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|Common Name:||Sclater's lemur||Family:||Lemuridae|
|Latin Name:||Eulemur macaco flavifrons||Diet:||Omnivore|
|Native To:||Africa||Social Unit:||Group|
|IUCN Red List Status:||Endangered|
Sclater’s lemurs at Edinburgh Zoo
Edinburgh Zoo has a male and a female Sclater's lemur (also known as the blue-eyed black lemur). The female, Noemie, came to us from Mulhouse Zoo, France and was born in March 1997 and arrived here in August 2000. The male, Duke, arrived here in October 2011 from Banham Zoo. He was born in March 1997.
Where it can be found at Edinburgh Zoo
Our Sclater's lemurs can found just south of the gibbon enclosure. Our Sclater’s lemur enclosure has an aerial walkway that takes them from their indoor enclosure to their outdoor climbing frame. Our Sclater's lemurs also share an outdoor enclosure with our mongoose lemurs and our red-bellied lemurs. The enclosure is in the middle of the park, just to the southeast of the Mansion House.
Sclater’s lemurs in the wild
Like all lemurs, the Sclater’s lemur (Eulemur macaco flavifrons) is native to the island of Madagascar. This lemur has a very limited distribution of less than 3,000 square kilometers in north-western Madagascar. It inhabits primary and secondary subtropical moist and dry forests between the Sambirano region to the north and the western dry deciduous forests to the south.
Sclater’s lemurs are sexually dimorphic, meaning that the males of the species look quite different from the females. Male Sclater’s lemurs have a black coat, while females are a reddish-brown or blonde colour. Both sexes have blue eyes, which gives rise to their alternate name, blue-eyed black lemur. We humans are the only other primate species that can have blue eyes!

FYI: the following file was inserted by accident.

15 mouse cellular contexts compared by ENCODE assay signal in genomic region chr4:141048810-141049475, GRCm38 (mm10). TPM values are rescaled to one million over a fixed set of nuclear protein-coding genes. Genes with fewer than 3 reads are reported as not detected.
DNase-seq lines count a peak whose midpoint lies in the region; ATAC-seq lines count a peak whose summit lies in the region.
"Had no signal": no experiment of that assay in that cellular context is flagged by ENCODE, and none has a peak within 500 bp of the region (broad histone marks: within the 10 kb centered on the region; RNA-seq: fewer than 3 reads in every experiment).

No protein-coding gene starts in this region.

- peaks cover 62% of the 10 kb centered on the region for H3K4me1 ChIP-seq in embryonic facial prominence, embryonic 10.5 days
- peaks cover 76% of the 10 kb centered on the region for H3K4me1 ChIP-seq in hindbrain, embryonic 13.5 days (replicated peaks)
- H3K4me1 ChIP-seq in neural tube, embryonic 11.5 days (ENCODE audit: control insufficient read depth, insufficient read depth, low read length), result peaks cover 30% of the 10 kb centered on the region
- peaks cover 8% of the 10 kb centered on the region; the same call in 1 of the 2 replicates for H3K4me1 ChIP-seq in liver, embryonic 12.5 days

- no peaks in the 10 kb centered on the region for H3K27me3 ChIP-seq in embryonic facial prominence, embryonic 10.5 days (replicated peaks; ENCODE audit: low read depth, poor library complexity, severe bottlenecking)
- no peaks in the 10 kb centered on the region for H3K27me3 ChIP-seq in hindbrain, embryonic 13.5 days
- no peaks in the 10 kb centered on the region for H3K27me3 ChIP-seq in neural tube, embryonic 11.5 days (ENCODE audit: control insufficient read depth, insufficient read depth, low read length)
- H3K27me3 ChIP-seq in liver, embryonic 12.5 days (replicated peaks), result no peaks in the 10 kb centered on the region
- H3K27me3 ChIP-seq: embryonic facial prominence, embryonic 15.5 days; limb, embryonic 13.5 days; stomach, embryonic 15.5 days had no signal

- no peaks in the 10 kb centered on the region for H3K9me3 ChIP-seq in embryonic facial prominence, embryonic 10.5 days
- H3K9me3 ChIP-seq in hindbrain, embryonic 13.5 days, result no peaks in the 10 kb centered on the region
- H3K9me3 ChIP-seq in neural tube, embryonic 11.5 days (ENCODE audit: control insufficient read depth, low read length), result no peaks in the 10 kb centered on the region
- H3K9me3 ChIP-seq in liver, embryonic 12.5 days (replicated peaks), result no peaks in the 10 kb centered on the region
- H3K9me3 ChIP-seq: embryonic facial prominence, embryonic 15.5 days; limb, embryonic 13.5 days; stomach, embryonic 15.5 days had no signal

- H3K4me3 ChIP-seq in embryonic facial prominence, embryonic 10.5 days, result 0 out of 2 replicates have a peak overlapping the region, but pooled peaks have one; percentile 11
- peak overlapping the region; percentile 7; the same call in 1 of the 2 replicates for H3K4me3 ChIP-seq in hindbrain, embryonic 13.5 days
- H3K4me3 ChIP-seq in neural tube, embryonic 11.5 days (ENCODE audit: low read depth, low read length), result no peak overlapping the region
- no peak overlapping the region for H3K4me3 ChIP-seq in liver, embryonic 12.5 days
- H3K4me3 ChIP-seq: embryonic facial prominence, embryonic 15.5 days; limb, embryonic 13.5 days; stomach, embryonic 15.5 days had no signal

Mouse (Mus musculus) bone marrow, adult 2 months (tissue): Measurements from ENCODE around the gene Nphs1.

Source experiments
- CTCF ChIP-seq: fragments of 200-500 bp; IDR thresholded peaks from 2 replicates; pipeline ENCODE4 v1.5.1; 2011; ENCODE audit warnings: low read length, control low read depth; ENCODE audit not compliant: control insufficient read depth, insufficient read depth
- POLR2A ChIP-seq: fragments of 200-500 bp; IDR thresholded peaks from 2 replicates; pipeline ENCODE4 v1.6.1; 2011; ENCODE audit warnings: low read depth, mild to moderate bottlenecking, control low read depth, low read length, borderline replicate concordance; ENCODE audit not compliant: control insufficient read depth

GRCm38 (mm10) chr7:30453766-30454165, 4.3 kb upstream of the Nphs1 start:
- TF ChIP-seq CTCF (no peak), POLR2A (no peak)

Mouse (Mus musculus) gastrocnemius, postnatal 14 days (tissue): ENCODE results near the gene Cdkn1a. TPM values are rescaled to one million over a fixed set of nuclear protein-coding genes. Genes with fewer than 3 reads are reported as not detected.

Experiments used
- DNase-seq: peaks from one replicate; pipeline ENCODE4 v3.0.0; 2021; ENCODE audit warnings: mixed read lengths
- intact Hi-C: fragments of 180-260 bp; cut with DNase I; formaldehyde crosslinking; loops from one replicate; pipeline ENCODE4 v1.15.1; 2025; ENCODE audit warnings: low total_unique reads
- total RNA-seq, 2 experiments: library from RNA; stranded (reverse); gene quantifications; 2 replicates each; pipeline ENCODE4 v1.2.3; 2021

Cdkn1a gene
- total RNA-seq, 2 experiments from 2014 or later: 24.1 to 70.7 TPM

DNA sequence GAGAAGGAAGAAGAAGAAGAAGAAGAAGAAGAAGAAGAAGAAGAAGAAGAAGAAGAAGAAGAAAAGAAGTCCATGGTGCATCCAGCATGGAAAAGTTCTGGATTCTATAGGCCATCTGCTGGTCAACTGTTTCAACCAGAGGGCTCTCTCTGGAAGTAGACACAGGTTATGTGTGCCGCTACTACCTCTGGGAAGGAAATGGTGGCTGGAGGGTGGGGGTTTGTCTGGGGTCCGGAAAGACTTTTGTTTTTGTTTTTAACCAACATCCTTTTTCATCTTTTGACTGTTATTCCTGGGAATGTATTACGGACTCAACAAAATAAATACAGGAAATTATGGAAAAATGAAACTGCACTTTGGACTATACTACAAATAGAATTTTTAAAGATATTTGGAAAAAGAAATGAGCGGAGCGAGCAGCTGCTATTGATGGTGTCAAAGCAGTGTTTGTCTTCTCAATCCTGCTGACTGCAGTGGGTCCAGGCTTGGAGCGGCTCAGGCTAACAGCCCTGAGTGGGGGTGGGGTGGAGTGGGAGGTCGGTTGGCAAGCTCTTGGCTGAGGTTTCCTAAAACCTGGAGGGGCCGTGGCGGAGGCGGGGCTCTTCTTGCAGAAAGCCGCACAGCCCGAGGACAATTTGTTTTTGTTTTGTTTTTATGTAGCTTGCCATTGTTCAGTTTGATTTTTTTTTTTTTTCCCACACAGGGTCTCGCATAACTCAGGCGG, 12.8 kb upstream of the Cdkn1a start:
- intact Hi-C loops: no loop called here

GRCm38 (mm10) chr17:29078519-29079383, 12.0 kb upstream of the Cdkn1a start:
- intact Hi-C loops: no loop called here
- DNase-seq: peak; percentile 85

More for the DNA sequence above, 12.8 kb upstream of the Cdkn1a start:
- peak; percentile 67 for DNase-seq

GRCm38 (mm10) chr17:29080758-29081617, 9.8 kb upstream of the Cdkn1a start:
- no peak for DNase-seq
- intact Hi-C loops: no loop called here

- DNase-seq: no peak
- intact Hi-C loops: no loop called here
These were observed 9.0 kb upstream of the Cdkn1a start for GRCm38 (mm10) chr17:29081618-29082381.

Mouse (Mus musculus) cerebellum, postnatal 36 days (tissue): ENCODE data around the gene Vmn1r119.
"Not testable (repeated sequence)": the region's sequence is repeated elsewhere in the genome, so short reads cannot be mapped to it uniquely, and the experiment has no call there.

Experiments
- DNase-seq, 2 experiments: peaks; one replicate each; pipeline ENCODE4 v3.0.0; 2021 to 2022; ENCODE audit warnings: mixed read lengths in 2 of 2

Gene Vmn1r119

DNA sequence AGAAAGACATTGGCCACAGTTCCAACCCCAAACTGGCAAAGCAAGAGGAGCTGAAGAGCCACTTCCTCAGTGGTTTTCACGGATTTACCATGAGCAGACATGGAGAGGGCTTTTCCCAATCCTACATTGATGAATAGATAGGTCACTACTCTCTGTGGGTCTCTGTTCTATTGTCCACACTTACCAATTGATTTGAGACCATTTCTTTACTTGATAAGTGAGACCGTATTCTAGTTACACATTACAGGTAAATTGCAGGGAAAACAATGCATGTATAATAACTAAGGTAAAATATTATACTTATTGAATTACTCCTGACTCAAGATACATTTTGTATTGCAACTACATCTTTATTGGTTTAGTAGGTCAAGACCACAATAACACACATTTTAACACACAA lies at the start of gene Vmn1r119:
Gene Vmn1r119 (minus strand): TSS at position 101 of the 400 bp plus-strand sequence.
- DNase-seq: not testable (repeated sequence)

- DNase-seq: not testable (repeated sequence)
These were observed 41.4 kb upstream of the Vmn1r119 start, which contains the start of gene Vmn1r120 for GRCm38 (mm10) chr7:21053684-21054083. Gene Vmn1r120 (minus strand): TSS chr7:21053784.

Sclater’s lemurs live in pairs or groups of mixed sex, usually consisting of around 7 – 10 individuals. Females are dominant in these groups and choose their own mates during breeding times. The diet of the blue-eyed black lemur consists mainly of fruit, leaves, flowers, bark, and occasionally insects.
Like many species of lemur, Sclater's lemurs are under threat due to the loss and fragmentation of their already small habitat by deforestation. Other threats are from capture for the pet trade and hunting by man for meat and fur. Because of these threats, the Sclater’s lemur has been listed by the International Union for Conservation of Nature as an Endangered species. This means that the Sclater’s lemur is facing a very high risk of extinction in the wild.
Breeding programme category: EEP
IUCN Red List category: Endangered
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